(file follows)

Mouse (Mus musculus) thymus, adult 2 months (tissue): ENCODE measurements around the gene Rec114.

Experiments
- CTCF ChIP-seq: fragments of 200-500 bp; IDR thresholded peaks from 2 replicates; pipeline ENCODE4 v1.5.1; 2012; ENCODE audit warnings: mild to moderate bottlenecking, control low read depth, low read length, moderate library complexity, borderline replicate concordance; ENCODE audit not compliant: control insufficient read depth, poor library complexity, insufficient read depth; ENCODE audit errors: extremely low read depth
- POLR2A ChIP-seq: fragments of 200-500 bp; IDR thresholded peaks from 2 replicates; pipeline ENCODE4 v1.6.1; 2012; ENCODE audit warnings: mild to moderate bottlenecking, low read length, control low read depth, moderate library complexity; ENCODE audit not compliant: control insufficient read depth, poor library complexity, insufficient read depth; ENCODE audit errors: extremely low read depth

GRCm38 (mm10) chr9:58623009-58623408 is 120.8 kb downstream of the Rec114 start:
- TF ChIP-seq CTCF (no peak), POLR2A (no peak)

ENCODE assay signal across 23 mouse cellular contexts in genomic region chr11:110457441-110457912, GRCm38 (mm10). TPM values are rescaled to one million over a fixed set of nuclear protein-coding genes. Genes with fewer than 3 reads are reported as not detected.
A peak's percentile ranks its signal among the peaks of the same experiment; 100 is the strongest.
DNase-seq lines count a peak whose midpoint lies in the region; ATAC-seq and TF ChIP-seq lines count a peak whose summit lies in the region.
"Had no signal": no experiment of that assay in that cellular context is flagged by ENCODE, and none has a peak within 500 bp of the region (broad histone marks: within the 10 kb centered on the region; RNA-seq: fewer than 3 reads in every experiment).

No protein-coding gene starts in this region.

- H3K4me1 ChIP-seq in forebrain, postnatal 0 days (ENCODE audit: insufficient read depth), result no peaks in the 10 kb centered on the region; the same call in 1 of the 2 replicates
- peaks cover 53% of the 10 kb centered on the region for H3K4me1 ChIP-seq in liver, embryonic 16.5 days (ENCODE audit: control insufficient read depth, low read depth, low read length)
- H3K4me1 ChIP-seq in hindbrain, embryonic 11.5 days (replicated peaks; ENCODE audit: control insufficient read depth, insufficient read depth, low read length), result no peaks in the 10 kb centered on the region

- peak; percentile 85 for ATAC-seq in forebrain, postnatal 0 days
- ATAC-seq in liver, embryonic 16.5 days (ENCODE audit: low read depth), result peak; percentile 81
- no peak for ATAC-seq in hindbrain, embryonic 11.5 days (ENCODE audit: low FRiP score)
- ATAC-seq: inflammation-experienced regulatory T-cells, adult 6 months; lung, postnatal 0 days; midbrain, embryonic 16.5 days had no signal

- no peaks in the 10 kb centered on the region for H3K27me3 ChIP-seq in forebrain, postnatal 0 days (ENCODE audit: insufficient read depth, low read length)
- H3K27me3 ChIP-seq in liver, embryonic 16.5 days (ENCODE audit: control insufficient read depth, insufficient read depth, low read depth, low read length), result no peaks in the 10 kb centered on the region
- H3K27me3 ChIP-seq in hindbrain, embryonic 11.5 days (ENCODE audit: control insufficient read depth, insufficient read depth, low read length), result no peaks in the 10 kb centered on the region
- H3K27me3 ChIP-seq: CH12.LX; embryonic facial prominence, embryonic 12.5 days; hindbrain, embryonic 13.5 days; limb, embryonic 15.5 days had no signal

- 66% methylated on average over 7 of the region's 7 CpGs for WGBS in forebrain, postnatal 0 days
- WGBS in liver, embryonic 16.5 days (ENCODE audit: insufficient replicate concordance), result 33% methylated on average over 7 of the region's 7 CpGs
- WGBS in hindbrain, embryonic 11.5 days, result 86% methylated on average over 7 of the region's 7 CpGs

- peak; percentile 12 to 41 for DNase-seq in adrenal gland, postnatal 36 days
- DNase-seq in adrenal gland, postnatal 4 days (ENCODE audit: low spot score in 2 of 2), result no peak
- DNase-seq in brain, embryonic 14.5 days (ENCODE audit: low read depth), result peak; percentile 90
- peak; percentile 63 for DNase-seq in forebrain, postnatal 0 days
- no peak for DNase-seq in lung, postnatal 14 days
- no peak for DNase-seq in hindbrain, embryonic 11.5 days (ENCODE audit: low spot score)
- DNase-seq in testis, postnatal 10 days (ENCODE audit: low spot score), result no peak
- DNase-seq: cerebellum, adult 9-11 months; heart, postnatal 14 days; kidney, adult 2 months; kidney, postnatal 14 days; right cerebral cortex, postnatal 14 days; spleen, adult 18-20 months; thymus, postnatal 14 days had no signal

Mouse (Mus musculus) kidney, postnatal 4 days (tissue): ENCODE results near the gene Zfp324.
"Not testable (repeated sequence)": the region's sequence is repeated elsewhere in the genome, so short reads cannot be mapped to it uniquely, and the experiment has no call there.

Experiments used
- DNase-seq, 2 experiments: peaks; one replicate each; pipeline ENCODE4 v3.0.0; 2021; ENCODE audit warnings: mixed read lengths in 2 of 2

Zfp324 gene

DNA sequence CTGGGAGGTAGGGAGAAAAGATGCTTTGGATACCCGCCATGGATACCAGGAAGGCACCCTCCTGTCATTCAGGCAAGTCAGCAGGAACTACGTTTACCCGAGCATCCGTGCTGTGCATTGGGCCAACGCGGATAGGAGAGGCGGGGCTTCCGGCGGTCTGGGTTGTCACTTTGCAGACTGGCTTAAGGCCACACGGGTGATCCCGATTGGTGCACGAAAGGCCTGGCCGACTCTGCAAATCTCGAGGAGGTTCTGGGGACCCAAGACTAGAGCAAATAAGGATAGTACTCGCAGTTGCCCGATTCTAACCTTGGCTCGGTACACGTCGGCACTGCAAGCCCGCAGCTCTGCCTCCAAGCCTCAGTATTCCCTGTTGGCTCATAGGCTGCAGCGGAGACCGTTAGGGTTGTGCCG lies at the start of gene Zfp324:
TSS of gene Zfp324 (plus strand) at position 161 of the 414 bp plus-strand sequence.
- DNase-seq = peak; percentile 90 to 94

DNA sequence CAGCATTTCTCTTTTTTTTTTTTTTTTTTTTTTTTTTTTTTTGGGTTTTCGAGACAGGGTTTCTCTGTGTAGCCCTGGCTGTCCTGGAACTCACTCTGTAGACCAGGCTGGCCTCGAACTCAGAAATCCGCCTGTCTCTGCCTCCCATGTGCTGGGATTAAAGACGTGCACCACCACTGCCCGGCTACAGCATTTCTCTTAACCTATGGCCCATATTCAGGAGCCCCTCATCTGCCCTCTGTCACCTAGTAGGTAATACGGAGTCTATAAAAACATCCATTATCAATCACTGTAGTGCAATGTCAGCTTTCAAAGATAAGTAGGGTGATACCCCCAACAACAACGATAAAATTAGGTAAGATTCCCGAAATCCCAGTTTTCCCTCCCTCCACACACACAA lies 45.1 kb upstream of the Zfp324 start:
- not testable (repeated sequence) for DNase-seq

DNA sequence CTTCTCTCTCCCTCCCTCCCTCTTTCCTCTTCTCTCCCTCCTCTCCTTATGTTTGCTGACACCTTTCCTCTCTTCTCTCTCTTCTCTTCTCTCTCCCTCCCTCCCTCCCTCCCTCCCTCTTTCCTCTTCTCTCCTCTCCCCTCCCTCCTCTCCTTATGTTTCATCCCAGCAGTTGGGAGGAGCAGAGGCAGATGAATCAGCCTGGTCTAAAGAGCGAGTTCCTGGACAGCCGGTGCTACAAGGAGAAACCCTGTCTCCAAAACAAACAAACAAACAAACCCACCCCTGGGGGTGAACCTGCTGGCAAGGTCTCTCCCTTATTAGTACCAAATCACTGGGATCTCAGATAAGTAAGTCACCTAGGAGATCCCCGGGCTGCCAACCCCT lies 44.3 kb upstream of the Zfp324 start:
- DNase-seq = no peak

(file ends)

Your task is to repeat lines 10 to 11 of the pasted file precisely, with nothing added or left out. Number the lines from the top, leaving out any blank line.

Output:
"Had no signal": no experiment of that assay in that cellular context is flagged by ENCODE, and none has a peak within 500 bp of the region (broad histone marks: within the 10 kb centered on the region; RNA-seq: fewer than 3 reads in every experiment).

No protein-coding gene starts in this region.